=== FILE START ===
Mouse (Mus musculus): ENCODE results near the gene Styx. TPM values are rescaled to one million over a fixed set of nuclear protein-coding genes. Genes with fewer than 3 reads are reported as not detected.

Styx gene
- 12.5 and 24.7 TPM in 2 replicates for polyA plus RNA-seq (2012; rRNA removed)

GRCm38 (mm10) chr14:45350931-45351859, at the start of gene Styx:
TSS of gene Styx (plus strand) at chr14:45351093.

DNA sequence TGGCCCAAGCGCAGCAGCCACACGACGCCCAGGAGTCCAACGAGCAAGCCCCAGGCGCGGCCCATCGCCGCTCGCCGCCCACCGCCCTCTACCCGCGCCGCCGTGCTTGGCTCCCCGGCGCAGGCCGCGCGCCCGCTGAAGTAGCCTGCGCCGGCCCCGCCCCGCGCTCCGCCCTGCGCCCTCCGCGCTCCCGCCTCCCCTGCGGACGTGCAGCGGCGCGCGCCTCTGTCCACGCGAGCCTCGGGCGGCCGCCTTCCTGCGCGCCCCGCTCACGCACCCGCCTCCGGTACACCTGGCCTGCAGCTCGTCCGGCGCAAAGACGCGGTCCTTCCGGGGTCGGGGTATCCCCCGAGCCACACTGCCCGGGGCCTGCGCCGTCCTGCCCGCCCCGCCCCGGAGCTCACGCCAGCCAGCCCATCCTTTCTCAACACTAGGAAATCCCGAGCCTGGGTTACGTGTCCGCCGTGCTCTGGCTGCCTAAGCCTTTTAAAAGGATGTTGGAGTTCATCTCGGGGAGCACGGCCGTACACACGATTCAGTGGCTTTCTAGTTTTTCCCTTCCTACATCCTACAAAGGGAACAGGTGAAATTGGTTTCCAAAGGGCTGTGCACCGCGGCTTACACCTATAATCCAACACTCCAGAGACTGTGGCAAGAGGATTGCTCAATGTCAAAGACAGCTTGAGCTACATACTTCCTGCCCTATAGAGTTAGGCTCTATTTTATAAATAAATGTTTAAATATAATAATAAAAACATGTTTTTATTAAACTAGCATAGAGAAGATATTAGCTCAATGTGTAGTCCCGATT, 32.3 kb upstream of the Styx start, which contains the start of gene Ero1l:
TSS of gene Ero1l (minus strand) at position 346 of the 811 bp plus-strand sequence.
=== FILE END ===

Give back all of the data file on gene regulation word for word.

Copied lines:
Mouse (Mus musculus): ENCODE results near the gene Styx. TPM values are rescaled to one million over a fixed set of nuclear protein-coding genes. Genes with fewer than 3 reads are reported as not detected.

Styx gene
- 12.5 and 24.7 TPM in 2 replicates for polyA plus RNA-seq (2012; rRNA removed)

GRCm38 (mm10) chr14:45350931-45351859, at the start of gene Styx:
TSS of gene Styx (plus strand) at chr14:45351093.

DNA sequence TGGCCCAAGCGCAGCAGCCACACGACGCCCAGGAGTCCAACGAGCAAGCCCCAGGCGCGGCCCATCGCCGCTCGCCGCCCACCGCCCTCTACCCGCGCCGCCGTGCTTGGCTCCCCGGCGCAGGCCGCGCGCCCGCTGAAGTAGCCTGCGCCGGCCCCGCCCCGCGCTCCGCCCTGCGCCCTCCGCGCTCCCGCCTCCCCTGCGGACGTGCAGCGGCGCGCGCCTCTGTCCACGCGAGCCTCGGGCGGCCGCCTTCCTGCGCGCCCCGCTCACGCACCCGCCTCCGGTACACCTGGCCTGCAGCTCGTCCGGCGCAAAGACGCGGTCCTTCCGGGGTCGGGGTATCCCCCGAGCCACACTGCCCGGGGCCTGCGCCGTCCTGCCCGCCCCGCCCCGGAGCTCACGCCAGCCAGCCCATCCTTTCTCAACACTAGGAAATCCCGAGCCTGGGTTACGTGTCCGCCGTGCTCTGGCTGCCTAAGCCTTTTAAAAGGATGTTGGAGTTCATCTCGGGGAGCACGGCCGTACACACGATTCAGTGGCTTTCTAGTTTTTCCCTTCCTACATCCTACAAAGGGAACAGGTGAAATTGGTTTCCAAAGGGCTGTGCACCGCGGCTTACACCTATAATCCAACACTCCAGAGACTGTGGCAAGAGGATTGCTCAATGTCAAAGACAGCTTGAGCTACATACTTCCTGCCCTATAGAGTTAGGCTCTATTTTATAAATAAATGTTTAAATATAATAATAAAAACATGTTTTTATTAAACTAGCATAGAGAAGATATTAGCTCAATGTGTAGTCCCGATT, 32.3 kb upstream of the Styx start, which contains the start of gene Ero1l:
TSS of gene Ero1l (minus strand) at position 346 of the 811 bp plus-strand sequence.